HeritageINDIA student Nirali Patel learns about Coconuts and their use in Kerala

HeritageINDIA student Nirali Patel learns about Coconuts and their use in Kerala

August 5, 2019 | Author: Nirali Patel, HeritageINDIA 2019 Cohort

Coconut Adventures by Nirali Patel

As we were sailing through the backwaters of Kumarakam, I looked at the top of our boat. It was made from coconut leaves, dried and weaved. This was held together by rope, made from coconut husk. Coconuts are used so uniquely in Kerela. I would’ve never noticed their impact if it wasn’t for my previous learnings.

A view of the Kerala Backwaters our Houseboat

We went to a small red house surrounded by tall palm trees and beautiful sunlight. A man and woman came out and greeted us. I smiled.

The lady showed us how she makes rope out of coconut husk. Basically, A piece of cloth with husk in it is tied around her waist. A machine with two snake fang shaped pieces is used to turn the fibers into rope. The lady ended up making two thin ropes and twisted them together to make a crown. She put it on my head. I felt like a coconut expert already!

Next, a man helped us climb a coconut tree. There are two metal boots wired around the tree with handles at the top. You have to pull the handles up in order to move your feet and climb the tree. When it was my turn to go, it was so hard to climb. The guy made it look so easy, but I think the tools require a sufficent amount of upper body strength to work. Despite this difficulty though, I climed about eight feet up, and the view was incredible.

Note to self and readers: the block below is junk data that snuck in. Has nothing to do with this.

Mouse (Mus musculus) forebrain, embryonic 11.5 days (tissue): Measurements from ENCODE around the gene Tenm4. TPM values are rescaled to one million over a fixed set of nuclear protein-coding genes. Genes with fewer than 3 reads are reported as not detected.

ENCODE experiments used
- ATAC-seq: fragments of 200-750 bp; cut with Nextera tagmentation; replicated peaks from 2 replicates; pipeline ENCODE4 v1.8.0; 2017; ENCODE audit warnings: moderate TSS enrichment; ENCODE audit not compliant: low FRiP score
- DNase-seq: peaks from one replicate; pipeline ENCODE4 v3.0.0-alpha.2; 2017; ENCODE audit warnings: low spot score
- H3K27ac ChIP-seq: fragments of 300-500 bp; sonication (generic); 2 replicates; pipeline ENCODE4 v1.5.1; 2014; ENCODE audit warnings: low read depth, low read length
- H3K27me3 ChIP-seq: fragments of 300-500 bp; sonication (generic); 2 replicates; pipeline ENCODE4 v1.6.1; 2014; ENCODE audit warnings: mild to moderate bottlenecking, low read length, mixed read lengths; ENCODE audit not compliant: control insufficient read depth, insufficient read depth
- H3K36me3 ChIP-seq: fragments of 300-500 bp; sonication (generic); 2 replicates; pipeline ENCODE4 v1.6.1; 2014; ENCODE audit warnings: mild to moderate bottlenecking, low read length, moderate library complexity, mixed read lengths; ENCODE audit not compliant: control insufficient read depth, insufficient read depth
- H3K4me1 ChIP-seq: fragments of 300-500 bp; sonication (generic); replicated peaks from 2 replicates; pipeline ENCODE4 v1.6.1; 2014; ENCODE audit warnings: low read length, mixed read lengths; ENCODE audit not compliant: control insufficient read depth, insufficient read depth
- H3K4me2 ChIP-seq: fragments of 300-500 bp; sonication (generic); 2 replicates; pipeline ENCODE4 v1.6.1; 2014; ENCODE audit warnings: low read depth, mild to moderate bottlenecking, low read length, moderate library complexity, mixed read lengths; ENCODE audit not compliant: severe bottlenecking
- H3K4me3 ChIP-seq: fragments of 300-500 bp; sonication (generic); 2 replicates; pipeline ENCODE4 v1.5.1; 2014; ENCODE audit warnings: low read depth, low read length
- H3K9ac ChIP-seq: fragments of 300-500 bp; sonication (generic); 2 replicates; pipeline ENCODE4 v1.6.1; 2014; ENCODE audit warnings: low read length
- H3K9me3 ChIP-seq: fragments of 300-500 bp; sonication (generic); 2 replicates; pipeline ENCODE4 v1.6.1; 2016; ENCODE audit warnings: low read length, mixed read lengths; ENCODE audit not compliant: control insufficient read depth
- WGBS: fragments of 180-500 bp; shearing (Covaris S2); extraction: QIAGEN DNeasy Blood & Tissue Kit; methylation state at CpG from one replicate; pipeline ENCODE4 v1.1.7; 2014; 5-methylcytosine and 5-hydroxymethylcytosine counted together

Lastly, I got to weave a coconut leaf. The lady who was showing us clearly had a lot of experience, because she was weaving quickly. Even though she was fast though, it takes one month for her to make a mat, but it turns out looking so intricate and amazing.

Going to this tiny coconut workshop taught me a lot about how utilizing abundant resources can impact people’s lives. Coconut ropes are extremely sturdy and can be use for binding almost anything, and coconut mats can be used for making chairs and are perfect for sleeping on. When I go back home, I’m definitely going to try to see how basic items can be used in different ways. There are a lot of new tools and methods that are waiting to be discovered.


Nirali is one of 8 students in Indiaspora’s inaugural HeritageINDIA Program. A unique, immersive, 3-week summer program, this initiative gives high school students of Indian descent the opportunity to connect to their ancestral homeland. Students experience and engage with India’s rich and diverse cultural history by completing hands-on projects, participating in stimulating discussions, and building friendships with a cohort that will share in this once-in-a-lifetime experience. With the exciting theme of India’s Riches: History, Culture, Diversity, & Democracy, students visit three areas of India that are geographically and culturally diverse, yet all very much represent India: New